But even if its not right to come down too hard on Carter, it's also hard, very, very hard not to think “Troy would have broken up at least one of those passes up….”

Snake Bitten Special Teams
Can the Steelers return a kick without a penalty? And what’s up with Jeff Reed? This man regularly makes long kicks under pressure in the slog at Heinz field, the most difficult place to kick in the NFL. It is rare for him to miss one kick, but two?

Stefan Logan showed that he really does have the talent to be something special as a return man. But he also revealed that he has a lot to learn. In a couple of cases it looked like he was trying to do too much.

And he needs to protect the ball. He did well enough on that final return to give Ben a decent shot at a Hail Mary, instead the game ended with Chicago taking a knee.

What Does Sunday's Defeat Mean?
As Steel Curtain Rising mentioned during our profile of recent Steelers-Bears history, games against the Bears have frequently marked turning points for the Steelers.

Victories over the Bears were key to streaks to the Super Bowl in 1995 and 2005.

Interestingly enough, wins and losses themselves are not always sign posts, as the 20-0 shut out in 1989 preceded a run to Chuck Noll’s final post-season appearance, and the lack-luster victory over the Bears in 1998 foreshadowed the demise of the Steelers' Cowher-Donahue era.

What significance will Sunday’s defeat hold?

Mike Tomlin, Ben Roethlisberger, James Harrison and company will make that determination.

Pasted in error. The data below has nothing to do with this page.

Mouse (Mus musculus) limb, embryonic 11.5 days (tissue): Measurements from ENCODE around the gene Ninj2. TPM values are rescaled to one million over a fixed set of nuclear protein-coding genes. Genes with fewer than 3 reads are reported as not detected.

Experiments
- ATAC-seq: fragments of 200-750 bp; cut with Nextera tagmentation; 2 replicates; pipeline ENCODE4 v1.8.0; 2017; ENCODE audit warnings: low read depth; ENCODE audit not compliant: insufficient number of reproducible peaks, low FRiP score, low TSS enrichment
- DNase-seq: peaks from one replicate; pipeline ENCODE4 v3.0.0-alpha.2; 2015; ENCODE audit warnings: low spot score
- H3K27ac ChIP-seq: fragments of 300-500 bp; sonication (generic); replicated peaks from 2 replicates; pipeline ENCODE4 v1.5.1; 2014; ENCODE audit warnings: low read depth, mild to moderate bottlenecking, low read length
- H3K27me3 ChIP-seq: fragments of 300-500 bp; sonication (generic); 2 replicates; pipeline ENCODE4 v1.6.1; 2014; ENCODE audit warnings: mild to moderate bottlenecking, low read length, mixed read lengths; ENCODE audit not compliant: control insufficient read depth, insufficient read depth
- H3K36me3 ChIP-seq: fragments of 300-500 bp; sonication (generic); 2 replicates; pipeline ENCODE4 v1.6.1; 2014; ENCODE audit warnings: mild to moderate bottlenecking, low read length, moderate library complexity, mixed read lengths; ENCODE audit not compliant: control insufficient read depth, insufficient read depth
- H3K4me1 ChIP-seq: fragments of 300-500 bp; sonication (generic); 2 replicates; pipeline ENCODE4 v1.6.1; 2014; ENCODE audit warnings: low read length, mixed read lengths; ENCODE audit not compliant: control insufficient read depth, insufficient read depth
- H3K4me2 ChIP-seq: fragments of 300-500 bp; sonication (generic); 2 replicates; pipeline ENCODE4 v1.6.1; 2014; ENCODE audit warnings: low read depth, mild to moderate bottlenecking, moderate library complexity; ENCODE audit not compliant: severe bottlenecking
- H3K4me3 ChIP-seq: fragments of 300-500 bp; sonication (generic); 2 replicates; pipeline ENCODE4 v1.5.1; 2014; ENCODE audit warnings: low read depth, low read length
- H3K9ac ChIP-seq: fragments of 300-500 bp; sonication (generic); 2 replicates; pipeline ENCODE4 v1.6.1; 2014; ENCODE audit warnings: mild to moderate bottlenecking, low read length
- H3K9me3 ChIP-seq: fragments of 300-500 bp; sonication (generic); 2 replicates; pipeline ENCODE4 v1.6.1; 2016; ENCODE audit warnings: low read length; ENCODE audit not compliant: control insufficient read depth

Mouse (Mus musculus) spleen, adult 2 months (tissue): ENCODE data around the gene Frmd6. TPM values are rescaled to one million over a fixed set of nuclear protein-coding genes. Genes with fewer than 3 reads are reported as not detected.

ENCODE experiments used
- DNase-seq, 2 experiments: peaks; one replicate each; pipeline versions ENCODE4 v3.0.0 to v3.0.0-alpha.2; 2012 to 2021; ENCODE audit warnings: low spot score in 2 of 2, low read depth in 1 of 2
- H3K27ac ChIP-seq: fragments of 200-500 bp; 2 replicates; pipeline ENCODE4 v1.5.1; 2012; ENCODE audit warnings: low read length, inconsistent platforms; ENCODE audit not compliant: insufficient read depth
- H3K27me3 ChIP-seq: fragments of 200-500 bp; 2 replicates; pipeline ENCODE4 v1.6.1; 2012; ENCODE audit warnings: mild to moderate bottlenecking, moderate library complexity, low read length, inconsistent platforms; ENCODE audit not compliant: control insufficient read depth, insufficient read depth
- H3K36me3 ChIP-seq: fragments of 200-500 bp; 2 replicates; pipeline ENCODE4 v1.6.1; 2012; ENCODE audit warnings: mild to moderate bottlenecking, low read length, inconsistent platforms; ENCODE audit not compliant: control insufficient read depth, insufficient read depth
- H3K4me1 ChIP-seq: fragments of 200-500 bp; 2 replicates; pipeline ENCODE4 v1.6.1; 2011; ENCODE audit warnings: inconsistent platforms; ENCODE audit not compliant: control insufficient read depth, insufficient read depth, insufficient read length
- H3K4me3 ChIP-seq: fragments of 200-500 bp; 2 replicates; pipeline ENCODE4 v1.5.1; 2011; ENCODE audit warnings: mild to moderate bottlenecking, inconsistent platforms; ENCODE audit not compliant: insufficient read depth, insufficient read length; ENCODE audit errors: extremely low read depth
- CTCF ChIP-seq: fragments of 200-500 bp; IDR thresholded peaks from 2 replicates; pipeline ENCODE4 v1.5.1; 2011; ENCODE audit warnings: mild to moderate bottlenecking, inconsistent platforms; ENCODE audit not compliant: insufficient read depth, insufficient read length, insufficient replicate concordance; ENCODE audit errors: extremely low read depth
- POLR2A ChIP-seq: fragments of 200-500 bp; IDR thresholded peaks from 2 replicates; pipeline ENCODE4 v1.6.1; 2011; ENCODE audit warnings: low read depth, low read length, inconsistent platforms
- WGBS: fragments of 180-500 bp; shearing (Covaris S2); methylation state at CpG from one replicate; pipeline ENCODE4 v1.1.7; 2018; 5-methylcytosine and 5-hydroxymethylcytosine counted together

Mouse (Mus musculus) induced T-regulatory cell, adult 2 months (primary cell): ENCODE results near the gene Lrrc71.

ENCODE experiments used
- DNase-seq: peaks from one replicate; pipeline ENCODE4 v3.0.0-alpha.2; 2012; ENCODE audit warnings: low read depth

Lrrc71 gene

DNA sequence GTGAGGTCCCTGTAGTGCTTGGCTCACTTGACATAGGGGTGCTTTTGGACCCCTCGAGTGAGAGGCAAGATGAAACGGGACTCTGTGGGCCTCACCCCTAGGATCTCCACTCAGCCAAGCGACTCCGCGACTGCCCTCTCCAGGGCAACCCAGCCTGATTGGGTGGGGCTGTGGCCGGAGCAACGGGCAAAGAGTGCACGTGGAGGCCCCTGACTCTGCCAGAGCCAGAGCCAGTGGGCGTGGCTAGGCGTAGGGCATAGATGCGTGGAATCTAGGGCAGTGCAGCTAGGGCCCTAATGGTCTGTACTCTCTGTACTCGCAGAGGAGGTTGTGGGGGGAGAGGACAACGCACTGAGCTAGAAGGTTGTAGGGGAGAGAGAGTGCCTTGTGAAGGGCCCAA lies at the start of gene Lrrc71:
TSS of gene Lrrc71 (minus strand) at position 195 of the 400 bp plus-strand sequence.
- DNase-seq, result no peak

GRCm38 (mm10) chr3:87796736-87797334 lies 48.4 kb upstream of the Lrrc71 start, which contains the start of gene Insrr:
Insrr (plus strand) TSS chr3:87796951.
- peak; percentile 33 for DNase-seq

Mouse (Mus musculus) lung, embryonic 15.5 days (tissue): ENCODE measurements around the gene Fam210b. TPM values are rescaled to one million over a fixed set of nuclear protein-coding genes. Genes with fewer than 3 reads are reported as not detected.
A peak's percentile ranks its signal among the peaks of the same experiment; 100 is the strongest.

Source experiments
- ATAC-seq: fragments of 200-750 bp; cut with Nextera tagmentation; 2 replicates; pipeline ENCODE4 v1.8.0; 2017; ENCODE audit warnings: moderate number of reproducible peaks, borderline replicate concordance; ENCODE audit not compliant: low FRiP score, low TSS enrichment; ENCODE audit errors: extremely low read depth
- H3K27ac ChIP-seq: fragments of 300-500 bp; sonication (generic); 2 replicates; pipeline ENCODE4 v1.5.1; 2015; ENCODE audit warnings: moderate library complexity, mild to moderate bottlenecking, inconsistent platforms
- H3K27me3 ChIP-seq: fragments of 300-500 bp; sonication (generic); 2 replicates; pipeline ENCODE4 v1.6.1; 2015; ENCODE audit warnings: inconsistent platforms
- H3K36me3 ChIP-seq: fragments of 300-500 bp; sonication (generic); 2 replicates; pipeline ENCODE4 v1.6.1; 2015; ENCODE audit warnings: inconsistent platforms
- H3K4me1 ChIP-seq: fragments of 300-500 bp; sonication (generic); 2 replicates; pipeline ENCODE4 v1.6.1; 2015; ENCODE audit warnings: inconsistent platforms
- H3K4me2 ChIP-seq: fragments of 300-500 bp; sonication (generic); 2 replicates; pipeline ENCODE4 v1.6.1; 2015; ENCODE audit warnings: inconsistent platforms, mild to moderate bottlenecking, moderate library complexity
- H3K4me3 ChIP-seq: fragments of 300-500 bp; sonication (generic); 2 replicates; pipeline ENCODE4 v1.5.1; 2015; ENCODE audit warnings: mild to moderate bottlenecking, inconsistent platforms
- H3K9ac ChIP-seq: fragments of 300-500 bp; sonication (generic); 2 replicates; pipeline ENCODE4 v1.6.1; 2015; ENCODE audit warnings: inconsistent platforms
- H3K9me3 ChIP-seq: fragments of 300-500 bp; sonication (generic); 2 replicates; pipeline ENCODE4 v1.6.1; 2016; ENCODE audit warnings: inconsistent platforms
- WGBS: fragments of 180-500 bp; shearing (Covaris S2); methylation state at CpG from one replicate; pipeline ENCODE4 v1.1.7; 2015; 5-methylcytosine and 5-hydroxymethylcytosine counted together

Thanks for visiting. Be sure to check out the rest of Steel Curtain Rising.

Saturday, September 19, 2009

Steelers vs. Bears, a History of Sparing Between Two Storied Franchises

The Pittsburgh Steelers and Chicago Bears are two of the NFL’s most storied franchises whose origins go back to the founding of the league itself. Art Rooney Sr. and George Halas are both members of the NFL Hall of Fame.
  • And as is the case with many older franchises, the Steelers series record leaves them at a decided disadvantage 
In fact, the Steelers are 2-11 in Chicago, and 7-20-1 against the Bears overall. That lopsided record is due to woefulness of the pre-Chuck Noll Steelers.

The Steelers fare much better if one focuses on the more recent history of these two storied franchises, although they have had their difficulties against the Bears in “recent” season. The Steelers have faced the Bears six times in the last 23 years, and Steel Curtain Rising has neatly summed those meeting up below:

Ditka Takes the Wind over the Ball in OT
Bears defeat Steelers 13-10, at Solider Field, November 30, 1986

The 4-8 Steelers gave the defending Super Bowl Champion Bears a run for their money, even though they did not score an offensive touchdown. But that was good enough to force overtime when…

Iron Mike elected to kickoff, trusting in the wind and his defense. The Bear’s defense vindicated their coach, forcing a punt and setting up Kevin Butler’s winning kick.
  • Fun Fact: The Steelers only touchdown came in the third quarter on a fake field goal from Harry Newsome to tight end Preston Gothard.
Steelers Suffer Third Shut Out of 1989 Season
Bears Shut Out Steelers, 20-0 at Three Rivers Stadium, November 11, 1989

Aliquippa native Mike Dikta gave himself a hell of a home coming during the only game he coached at Three Rivers Stadium. His Bears netted 6 turnovers, wracked up 203 rushing yards, and held Pittsburgh to 54 rushing yards during their 20-0 shut out.
Cowher’s Achilles Heel or Mike Singletary’s Final Game in Chicago?
Bears defeat Steelers, 30-6 at Solider Field, December 13, 1992

Under rookie head coach Bill Cowher, the 1992 Steelers took the NFL by storm. They traveled to Chicago with a 10-3 record and a chance to clinch their first AFC Central Title since 1984. Cowher Power had rejuvenated the Steelers, and the sky was the limit. Or was it?